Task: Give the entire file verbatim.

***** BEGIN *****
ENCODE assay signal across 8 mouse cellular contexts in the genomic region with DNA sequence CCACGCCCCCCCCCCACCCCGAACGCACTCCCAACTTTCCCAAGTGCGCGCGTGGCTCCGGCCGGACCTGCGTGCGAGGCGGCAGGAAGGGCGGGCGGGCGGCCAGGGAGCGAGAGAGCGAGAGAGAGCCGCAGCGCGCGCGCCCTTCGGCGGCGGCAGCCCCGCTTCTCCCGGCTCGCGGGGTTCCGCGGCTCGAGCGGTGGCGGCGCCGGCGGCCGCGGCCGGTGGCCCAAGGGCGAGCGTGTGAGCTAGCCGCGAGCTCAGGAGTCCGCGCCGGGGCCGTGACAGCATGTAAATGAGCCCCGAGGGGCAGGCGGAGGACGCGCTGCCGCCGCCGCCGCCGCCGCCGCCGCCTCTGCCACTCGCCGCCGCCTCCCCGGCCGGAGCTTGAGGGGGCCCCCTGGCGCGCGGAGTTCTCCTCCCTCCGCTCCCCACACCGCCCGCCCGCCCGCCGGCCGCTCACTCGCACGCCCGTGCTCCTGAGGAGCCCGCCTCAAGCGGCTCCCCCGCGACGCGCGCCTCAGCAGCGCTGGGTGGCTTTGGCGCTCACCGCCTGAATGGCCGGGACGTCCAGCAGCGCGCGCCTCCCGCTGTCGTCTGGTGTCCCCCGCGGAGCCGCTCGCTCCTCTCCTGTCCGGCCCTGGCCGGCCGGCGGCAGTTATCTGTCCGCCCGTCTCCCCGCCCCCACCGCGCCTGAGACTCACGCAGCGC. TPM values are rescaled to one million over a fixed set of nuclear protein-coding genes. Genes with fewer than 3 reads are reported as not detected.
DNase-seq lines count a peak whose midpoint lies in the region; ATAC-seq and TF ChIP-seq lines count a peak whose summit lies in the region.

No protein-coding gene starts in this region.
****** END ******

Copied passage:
ENCODE assay signal across 8 mouse cellular contexts in the genomic region with DNA sequence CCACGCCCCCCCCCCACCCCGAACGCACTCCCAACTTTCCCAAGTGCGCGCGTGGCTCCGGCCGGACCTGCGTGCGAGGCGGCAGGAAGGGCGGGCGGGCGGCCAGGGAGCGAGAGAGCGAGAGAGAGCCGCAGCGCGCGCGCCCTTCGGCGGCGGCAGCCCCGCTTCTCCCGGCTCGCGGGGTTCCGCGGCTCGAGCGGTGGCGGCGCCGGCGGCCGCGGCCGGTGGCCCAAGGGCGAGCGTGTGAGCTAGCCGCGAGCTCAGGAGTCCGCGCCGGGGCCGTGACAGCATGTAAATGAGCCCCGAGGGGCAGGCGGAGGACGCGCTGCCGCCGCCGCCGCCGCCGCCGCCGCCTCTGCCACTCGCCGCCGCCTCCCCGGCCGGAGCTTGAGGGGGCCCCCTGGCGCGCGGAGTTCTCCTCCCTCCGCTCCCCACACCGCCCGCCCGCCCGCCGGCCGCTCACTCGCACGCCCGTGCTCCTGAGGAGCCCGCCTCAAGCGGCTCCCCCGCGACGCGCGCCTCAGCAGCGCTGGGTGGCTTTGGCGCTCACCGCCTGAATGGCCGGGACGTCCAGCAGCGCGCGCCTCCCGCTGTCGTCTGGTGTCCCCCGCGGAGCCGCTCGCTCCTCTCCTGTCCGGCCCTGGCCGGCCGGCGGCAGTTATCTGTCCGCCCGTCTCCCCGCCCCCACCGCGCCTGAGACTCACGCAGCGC. TPM values are rescaled to one million over a fixed set of nuclear protein-coding genes. Genes with fewer than 3 reads are reported as not detected.
DNase-seq lines count a peak whose midpoint lies in the region; ATAC-seq and TF ChIP-seq lines count a peak whose summit lies in the region.

No protein-coding gene starts in this region.